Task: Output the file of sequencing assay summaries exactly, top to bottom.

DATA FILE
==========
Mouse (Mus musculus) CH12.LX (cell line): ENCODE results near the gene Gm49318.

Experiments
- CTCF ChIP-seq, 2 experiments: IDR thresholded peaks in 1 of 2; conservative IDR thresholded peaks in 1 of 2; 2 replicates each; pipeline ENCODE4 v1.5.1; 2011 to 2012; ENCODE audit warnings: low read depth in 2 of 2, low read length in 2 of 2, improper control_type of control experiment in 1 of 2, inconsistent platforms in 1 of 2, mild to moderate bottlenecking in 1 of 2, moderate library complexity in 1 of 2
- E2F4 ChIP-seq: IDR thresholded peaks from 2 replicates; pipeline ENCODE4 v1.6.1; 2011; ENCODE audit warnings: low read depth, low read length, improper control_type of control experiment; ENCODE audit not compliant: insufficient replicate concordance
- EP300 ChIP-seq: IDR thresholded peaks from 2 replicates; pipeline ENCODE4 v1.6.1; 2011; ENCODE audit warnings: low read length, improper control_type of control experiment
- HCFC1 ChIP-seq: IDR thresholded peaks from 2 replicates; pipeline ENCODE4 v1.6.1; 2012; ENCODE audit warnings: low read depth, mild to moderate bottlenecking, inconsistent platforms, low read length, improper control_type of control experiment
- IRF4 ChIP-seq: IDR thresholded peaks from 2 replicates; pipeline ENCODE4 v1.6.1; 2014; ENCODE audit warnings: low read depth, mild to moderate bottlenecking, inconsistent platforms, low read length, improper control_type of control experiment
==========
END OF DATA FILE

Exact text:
Mouse (Mus musculus) CH12.LX (cell line): ENCODE results near the gene Gm49318.

Experiments
- CTCF ChIP-seq, 2 experiments: IDR thresholded peaks in 1 of 2; conservative IDR thresholded peaks in 1 of 2; 2 replicates each; pipeline ENCODE4 v1.5.1; 2011 to 2012; ENCODE audit warnings: low read depth in 2 of 2, low read length in 2 of 2, improper control_type of control experiment in 1 of 2, inconsistent platforms in 1 of 2, mild to moderate bottlenecking in 1 of 2, moderate library complexity in 1 of 2
- E2F4 ChIP-seq: IDR thresholded peaks from 2 replicates; pipeline ENCODE4 v1.6.1; 2011; ENCODE audit warnings: low read depth, low read length, improper control_type of control experiment; ENCODE audit not compliant: insufficient replicate concordance
- EP300 ChIP-seq: IDR thresholded peaks from 2 replicates; pipeline ENCODE4 v1.6.1; 2011; ENCODE audit warnings: low read length, improper control_type of control experiment
- HCFC1 ChIP-seq: IDR thresholded peaks from 2 replicates; pipeline ENCODE4 v1.6.1; 2012; ENCODE audit warnings: low read depth, mild to moderate bottlenecking, inconsistent platforms, low read length, improper control_type of control experiment
- IRF4 ChIP-seq: IDR thresholded peaks from 2 replicates; pipeline ENCODE4 v1.6.1; 2014; ENCODE audit warnings: low read depth, mild to moderate bottlenecking, inconsistent platforms, low read length, improper control_type of control experiment